6. Posted May 18 at 6:19 am | Permalink

    Hey Heather, absolutely agree re: we are all learning and constructive critique lifts all boats!
    We already send out the survey form to all the SBTF volunteers and I am looking forward for the result. As per the after-action report we will definitely add all our comments to it and make sure that we highlight the step forward and what we can learn from this deployment. It has been a pleasure to work with Crisis Commons, and looking forward to develop a more robust cooperation system in the future.

  7. Posted May 19 at 4:10 pm | Permalink

    Reading the critiques, it sounds like this movement is at a similar place as conventional emergency response prior to the development of the incident command system. Having various entities stepping on each others’ feet and vying for recognition or turf is the last thing that on-the-ground responders and people in crisis need.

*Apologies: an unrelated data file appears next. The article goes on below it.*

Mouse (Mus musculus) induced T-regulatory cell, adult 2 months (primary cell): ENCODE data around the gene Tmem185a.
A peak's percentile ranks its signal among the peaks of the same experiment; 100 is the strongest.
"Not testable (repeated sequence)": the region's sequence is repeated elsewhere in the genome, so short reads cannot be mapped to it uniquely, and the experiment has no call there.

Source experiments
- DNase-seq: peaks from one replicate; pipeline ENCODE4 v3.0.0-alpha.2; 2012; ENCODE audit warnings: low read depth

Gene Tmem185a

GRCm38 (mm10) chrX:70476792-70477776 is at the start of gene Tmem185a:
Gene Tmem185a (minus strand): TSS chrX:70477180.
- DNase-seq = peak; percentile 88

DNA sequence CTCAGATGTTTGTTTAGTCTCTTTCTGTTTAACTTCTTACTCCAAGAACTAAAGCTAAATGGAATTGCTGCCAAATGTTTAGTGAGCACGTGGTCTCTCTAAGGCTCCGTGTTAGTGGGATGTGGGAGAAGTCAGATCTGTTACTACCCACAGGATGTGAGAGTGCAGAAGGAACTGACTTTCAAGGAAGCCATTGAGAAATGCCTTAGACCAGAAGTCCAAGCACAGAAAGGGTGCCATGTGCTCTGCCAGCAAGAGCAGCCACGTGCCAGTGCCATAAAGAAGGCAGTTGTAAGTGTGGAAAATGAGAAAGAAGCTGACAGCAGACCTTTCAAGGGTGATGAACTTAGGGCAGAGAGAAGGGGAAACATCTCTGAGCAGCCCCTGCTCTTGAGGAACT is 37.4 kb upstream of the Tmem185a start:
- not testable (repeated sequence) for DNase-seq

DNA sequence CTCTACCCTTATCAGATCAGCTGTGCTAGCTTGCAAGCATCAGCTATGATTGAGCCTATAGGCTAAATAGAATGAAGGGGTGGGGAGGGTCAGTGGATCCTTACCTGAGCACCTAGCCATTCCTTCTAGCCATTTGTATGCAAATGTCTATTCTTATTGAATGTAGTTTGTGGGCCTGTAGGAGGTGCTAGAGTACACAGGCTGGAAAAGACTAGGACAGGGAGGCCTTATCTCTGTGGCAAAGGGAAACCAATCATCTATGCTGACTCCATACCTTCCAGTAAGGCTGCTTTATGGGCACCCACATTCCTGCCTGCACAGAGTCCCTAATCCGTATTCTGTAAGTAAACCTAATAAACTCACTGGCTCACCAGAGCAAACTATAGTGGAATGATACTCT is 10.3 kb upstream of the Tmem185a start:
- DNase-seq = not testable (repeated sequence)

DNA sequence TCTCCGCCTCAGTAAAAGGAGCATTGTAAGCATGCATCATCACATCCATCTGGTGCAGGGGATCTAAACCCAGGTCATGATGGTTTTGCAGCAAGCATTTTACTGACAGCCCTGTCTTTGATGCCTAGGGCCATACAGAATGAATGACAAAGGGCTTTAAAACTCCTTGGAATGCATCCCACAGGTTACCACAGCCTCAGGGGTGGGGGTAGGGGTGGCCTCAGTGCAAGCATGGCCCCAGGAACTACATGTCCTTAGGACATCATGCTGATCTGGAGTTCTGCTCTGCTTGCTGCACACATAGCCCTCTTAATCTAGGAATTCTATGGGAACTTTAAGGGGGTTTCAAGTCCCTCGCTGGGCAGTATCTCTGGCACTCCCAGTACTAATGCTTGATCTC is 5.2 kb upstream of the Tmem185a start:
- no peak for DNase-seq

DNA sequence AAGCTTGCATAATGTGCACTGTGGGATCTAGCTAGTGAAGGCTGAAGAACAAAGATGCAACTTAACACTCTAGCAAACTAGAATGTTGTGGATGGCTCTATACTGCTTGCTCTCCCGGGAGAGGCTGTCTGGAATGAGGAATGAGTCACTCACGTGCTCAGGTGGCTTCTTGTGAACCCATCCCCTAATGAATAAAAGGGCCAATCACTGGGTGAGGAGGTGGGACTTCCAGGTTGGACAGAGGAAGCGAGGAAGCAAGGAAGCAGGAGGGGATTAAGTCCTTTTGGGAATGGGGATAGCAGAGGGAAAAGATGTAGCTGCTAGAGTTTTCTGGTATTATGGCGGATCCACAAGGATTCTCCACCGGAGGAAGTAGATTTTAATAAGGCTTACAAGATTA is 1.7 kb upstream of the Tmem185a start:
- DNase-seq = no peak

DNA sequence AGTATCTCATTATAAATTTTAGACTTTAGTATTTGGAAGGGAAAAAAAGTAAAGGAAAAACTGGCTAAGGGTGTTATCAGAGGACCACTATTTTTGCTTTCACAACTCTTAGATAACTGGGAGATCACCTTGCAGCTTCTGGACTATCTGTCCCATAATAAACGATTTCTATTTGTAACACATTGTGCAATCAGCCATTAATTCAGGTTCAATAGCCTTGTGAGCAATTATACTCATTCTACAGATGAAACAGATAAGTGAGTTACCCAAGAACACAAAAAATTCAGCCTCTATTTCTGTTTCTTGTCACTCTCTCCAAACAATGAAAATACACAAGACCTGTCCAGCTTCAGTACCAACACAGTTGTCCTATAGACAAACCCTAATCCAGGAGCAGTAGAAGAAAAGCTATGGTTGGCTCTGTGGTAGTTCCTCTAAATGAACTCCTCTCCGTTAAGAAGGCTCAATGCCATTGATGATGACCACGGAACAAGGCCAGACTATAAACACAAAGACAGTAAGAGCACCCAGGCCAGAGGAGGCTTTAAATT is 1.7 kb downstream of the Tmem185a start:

The crisis mapping movement is so new that these sorts of growing pain is to be expected. On the other hand, while it took decades (or centuries, depending on how far back you want to go) for conventional emergency managers to get it together, the agile nature of a horizontal, crowdsourced, networked system should make this a comparatively fast evolution. Quite exciting to watch and be part of.

  8. Posted May 23 at 5:03 pm | Permalink

    This is a great post and completely sums up my personal experience on this deployment. As a coordinator working closely with the volunteers for hours (and hours and hours :) on end, one of the most discouraging things is not knowing how our work is being used, if at all. Being able to feed positive reinforcement to the teams in this regard is huge, and it absolutely was not possible in this deployment. If there are attempts to control information, control individuals and bolster personal egos, then crowdsourcing and working with the SBTF is not going to end well.
    Many many thanks to both Anahi & Kirk who led the teams beautifully while many of us were either on the Libya or working with George on the 4636 testing (or just trying to do our “real” day jobs .
    The SBTF is comprised of some of the hardest working people I know. Volunteers dedicated to helping others and advancing an incredible tool we’ve been given. It’s a true honor to be associated with these incredible people.

    Till next time… :)